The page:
Posted August 12th 2016 at 2:56 pm by
in Stories from the Field

4 Lessons for Social Movements from Mozambique’s Leading LGBTQ Organization

Members of LAMBDA Discuss the LGBT Movement in Mozambique with American ActivistsMembers of LAMBDA Discuss the LGBT Movement in Mozambique with American Activists

Stories about LGBTQ people in Africa, often focus on the growing criminalization of homosexuality and the increasing violence faced by queer people on the Continent. This is certainly a reality experienced by many.

But, there is also something else happening. LGBTQ organizations on the ground are resisting the violence and violation of human rights with sharp and sophisticated analyses that may hold the seeds to strengthening the LGBTQ rights movement throughout Africa and the world.

LAMBDA, an activist organization based in Maputo, Mozambique is a prime example. LAMBDA is the leading advocate for rights and recognition for the LGBTQ community in the country. Below are 4 important lessons central to their core ideology and strategy for queer liberation.

1)Reconnect to an anti-colonial revolutionary spirit by understanding current hate and violence towards LGBTQ people as a form of neo-colonialism.

Mozambique has a radical history of resistance and revolution. After 477 years of oppressive imperialism from Portugal, in the 1970s, anti-colonial activists waged a long and strategic war for liberation from Portuguese colonial rule.

Part of LAMBDA’s analysis is that seeking LGBTQ equality is a means to continue to combat colonialism, in its newest forms: the growing presence of Brazilian evangelical churches in Mozambique. These churches have taken over the space voided by the colonial Portuguese state and its Catholic church and they often spew homophobic rhetoric. LAMBDA’s work to counter this, is one way in which they resist neo-colonialism.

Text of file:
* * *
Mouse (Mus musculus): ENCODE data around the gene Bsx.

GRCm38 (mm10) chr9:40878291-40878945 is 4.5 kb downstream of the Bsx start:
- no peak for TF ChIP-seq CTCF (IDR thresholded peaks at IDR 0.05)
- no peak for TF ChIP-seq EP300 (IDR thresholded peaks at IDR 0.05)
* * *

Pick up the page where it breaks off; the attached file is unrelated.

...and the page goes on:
2) Connect the dots between imperialism, cis-hetero-patriarchy, and capitalism.

Portugal dramatically underinvested in Mozambique when it controlled the Nation as a colonial power. As a consequence, at independence in 1975, the vast majority of Mozambicans were illiterate.

To LAMBDA’s Executive Director, Danilo da Silva, the logic behind this underinvestment is clear. “Colonialism didn’t intend to create citizens. Its goal was to create bodies to advance capitalist economies.”

This stymied the population’s consciousness and the ability to critically consider social norms, including those that perpetuate homophobic ideas of LGBTQ people as being “possessed and vagrant.”

3) Prioritize mental health and culture.

In LAMBDA’s efforts to destigmatize Mozambicans’ perceptions of LGBTQ people they offer a range of services. These include talk therapy, movie screenings, and last year, their first ever Drag Queen Course.

In the Course, LAMBDA facilitated training for 7 of their members in the art of Drag. These members now share their talents at weddings and other mainstream social functions. They end each performance with a short presentation that seeks to de-stigmatize being queer in Mozambique.

4) Push for a solidarity that means amplifying comrades’ voices.

In response to one concluding question about what solidarity with LAMBDA might look like, Danilo da Silva, the organization’s Executive Director, noted emphatically, “I am not so much a fan of people speaking for me, but amplify my voice.”

While there are similarities in LGBTQ struggles across borders, the nuance in different geographical and cultural contexts must not be ignored; rather, they must shape the way individuals fighting for queer liberation listen to one another.

Post and photo by Andrea Meza, a Mexican activist and jazz musician based out of Chicago, IL who organizes to combat anti-blackness and homophobia within her communities. 

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